Allende in fact was a moderate compared with Chilean popular movements further to the left that occupied factories, lands or just property (1,278 occupations in 1971 alone). Then strikes started to spread (3,200 in 1972). Industrialists sabotaged production. No one could explain how Chilean credit was suddenly cut off in international markets. Loans were suspended.
The CIA, apart from non-stop sabotage, financed strategic strikes – doctors, bank clerks, a very long truck drivers’ strike. Conservative newspapers conducted a non-stop vicious disinformation campaign. There were coup rehearsals. And political chaos compounded economic chaos: the Christian Democrats – the centrists – ended up joining the right and the extreme right against Allende.
Nixon got exactly what he wanted. On September 11, US Navy ships monitored all Chilean military bases to warn the plotters about who might be supporting Allende. Pinochet took over and entered history as the definitive, sinister Latin American dictator from central casting.
Dictatorship in Chile coincided with the ascension of neo-liberalism (which in the 1990s would be remixed as “globalization”). Chileans with scholarships had been a fixture of the University of Chicago for years. The charter of neo-liberalism – and Pinochet’s Holy Economic Grail – was written by two of them, Sergio de Castro and Arturo Fontaine. Afterward, it was classic division of labor: the armed forces killed while the “Chicago boys” applied neo-liberal economic policies. Military repression assured economic “freedom.”
Some other dictators were in place before Pinochet, more were to follow. By the mid-1970s, six US-backed South American dictatorships – Chile, Argentina, Brazil, Bolivia, Uruguay and Paraguay – were united in deep secret under the infamous, transnational Operation Condor, a Latino war “of” terror eliminating everyone who was or might become a political adversary.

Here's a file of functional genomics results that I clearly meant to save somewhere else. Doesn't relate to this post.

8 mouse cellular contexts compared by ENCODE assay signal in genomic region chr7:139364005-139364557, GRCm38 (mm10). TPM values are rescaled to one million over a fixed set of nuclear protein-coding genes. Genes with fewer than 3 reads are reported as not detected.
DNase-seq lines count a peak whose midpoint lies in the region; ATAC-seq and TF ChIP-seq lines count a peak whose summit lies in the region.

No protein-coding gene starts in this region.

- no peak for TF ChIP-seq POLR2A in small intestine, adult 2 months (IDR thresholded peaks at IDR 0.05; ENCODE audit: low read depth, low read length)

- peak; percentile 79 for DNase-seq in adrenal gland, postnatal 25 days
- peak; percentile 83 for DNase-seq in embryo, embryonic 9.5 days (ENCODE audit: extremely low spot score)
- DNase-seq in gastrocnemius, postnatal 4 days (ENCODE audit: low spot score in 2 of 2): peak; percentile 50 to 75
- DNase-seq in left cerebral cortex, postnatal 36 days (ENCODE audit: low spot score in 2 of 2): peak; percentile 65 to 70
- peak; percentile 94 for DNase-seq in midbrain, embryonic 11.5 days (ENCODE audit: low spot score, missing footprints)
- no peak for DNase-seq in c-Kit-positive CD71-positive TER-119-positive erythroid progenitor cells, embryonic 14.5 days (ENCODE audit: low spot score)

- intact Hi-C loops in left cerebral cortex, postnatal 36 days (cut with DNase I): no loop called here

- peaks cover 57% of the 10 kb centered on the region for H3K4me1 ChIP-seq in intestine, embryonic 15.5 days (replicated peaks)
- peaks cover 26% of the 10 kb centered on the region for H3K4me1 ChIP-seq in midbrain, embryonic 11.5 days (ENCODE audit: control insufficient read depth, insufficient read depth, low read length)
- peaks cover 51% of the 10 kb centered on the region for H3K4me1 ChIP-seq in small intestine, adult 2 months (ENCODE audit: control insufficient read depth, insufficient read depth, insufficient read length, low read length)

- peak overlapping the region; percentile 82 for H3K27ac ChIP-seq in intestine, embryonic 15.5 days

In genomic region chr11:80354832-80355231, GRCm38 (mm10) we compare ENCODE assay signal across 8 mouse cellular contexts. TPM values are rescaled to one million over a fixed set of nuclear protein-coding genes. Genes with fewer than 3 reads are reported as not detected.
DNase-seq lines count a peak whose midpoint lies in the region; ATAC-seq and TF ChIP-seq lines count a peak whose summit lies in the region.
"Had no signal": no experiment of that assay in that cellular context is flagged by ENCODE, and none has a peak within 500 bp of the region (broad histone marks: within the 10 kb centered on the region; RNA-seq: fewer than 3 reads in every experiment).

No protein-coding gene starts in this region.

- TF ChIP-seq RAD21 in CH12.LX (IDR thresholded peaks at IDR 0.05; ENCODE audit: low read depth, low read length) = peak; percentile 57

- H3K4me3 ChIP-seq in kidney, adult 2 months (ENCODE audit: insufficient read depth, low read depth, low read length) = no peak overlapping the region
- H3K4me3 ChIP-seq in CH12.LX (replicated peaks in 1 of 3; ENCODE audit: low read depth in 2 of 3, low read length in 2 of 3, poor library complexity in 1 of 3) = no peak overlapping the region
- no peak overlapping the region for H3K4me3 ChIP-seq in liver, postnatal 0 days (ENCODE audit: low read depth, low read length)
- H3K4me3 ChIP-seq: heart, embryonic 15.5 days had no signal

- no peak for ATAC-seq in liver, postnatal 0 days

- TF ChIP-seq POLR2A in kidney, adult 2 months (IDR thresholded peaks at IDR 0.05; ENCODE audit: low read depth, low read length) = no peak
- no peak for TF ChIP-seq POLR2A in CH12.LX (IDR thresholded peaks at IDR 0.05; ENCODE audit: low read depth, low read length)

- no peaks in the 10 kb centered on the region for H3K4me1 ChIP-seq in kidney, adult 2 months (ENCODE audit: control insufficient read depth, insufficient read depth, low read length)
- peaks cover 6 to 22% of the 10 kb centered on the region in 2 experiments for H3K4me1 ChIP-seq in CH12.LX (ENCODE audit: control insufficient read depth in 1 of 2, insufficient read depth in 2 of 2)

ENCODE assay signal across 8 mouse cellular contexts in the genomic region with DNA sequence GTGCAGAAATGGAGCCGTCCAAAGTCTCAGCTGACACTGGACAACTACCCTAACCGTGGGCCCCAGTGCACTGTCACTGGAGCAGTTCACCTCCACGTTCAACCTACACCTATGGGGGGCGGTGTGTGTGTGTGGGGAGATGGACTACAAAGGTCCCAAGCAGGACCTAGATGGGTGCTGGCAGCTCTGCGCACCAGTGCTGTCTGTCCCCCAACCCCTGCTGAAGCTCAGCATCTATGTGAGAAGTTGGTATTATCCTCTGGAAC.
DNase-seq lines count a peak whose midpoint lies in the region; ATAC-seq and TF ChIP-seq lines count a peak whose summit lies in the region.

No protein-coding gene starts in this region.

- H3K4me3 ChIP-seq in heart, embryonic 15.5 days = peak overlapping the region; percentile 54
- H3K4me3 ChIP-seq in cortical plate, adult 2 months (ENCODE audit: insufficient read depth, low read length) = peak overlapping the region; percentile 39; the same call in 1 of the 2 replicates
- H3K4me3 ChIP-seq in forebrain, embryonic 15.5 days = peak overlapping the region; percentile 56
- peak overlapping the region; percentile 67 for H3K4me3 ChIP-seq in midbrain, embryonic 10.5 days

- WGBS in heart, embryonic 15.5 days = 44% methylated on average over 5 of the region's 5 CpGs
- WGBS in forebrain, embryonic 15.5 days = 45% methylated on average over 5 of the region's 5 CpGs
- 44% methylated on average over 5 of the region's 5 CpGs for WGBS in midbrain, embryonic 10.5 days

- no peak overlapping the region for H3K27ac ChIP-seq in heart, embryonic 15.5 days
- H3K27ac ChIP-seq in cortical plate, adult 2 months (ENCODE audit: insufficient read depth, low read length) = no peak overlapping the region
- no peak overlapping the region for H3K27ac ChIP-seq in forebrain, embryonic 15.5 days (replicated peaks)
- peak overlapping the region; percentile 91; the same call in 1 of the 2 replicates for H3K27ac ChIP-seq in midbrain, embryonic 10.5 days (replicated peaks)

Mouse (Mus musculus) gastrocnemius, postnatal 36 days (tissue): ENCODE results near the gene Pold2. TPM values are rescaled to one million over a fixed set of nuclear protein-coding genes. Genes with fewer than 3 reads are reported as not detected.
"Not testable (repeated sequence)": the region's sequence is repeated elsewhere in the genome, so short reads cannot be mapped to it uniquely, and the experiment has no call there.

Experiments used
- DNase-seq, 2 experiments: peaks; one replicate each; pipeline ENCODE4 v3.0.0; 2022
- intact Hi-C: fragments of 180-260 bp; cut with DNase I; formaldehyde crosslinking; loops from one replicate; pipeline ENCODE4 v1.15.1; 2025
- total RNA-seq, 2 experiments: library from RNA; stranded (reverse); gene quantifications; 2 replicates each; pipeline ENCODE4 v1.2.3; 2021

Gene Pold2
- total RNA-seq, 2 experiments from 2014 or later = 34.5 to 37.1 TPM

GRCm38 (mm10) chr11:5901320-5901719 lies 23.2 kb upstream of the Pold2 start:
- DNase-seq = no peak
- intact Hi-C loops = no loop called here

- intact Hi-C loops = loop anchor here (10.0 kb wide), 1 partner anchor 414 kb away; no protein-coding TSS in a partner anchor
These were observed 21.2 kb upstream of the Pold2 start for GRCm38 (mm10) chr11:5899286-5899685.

Condor had two key players: Pinochet in Chile (who kept Condor’s centralized computers) and Alfredo Stroessner in Paraguay (he died this year in Brazil). The Pinochet regime kept a small lab for the fabrication of botulism soup and nerve gas – which were and remain certified weapons of mass destruction; the chemist responsible later escaped to Uruguay and was assassinated. Orlando Letelier, Chile’s ambassador to Washington under Allende in 1970-72, was assassinated under Condor. Who cared? Military fascism was Washington’s daily special, every single day. Pinochet and Condor, in Chile, were responsible for as many victims as September 11: about 3,000, including 1,198 “disappeared.” In Argentina, there were officially at least 10,000 dead: for human-rights organizations there were more than 30,000 dead and “disappeared.” In Paraguay, there were at least 2,000 dead; in Bolivia at least 350 dead and “disappeared,” in Brazil almost 300, in Uruguay almost 200. Families of the “disappeared” are convinced Kissinger knew about everything. He will take his secrets to the grave, as will model dictator Pinochet – who still refuses to die.
Behind the rebuilt La Moneda palace in central Santiago, facing the Ministry of Justice building, there is a statue of Allende. Underneath, the words: “I have faith in Chile and its destiny.” These were his last words before he committed suicide, instead of becoming a hostage on South America’s September 11.